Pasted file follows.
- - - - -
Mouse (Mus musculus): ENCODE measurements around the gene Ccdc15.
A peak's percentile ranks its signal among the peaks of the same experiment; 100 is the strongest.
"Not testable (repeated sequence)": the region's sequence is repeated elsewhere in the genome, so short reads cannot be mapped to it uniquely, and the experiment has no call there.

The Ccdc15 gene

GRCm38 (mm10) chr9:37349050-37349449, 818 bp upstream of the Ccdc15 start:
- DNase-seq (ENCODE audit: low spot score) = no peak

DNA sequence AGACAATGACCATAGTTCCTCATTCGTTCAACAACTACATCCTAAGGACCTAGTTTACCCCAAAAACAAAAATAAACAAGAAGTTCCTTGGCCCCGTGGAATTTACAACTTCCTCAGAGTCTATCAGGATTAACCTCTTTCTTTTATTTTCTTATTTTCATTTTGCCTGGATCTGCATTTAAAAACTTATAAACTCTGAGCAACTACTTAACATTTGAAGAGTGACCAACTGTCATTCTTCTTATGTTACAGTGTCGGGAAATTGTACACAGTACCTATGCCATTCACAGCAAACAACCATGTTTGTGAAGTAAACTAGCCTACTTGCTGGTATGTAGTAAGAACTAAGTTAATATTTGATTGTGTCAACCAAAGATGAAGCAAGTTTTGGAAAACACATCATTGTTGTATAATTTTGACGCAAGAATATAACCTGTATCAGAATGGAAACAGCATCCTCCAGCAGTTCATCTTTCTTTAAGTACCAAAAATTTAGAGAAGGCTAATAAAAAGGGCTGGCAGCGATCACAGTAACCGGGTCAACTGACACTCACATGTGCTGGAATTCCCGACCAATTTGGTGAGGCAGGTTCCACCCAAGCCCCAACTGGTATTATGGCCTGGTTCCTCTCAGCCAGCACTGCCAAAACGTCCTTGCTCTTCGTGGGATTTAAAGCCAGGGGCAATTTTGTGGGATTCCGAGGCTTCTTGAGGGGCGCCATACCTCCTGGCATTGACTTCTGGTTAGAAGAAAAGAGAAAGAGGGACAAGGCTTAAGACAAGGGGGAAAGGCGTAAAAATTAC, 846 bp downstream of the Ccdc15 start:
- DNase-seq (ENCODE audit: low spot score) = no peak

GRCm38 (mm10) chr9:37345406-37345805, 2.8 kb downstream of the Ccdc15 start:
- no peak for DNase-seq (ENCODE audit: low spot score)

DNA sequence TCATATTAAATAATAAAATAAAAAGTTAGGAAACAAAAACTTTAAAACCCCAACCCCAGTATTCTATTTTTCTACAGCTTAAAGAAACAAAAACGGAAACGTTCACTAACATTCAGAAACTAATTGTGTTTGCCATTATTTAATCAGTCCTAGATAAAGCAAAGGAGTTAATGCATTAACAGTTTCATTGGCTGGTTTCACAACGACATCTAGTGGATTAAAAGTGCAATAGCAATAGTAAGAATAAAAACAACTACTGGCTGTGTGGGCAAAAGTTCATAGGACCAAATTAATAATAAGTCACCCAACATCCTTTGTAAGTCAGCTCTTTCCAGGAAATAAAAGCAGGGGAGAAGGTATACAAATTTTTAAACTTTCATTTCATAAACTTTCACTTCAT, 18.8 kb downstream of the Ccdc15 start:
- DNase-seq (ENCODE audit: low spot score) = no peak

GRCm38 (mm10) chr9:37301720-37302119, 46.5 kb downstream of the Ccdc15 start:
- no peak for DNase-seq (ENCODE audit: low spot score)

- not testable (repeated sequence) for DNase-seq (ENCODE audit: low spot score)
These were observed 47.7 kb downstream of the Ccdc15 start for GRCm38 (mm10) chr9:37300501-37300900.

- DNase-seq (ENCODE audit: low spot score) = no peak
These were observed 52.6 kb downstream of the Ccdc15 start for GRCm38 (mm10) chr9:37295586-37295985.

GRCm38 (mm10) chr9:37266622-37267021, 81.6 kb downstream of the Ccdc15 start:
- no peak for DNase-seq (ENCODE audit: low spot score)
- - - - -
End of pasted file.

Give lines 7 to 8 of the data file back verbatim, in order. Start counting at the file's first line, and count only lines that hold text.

DNA sequence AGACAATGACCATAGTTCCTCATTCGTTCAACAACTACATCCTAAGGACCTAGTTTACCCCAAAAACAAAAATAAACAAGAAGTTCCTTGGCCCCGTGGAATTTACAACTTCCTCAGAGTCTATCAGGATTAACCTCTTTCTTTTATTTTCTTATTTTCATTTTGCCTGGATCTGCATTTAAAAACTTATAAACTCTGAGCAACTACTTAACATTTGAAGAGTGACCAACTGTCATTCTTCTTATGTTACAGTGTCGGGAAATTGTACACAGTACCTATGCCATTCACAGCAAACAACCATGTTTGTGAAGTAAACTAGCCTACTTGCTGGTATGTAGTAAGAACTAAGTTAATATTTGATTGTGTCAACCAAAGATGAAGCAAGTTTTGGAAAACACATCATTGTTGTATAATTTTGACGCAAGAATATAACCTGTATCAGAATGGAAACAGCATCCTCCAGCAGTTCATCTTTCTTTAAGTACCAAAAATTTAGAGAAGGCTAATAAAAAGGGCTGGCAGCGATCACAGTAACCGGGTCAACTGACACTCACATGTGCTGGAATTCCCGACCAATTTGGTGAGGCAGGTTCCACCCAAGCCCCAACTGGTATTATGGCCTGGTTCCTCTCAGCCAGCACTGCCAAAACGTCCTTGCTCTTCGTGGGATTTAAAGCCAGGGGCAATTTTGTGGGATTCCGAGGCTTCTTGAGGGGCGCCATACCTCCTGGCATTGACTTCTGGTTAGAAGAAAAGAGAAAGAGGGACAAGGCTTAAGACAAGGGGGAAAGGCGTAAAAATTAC, 846 bp downstream of the Ccdc15 start:
- DNase-seq (ENCODE audit: low spot score) = no peak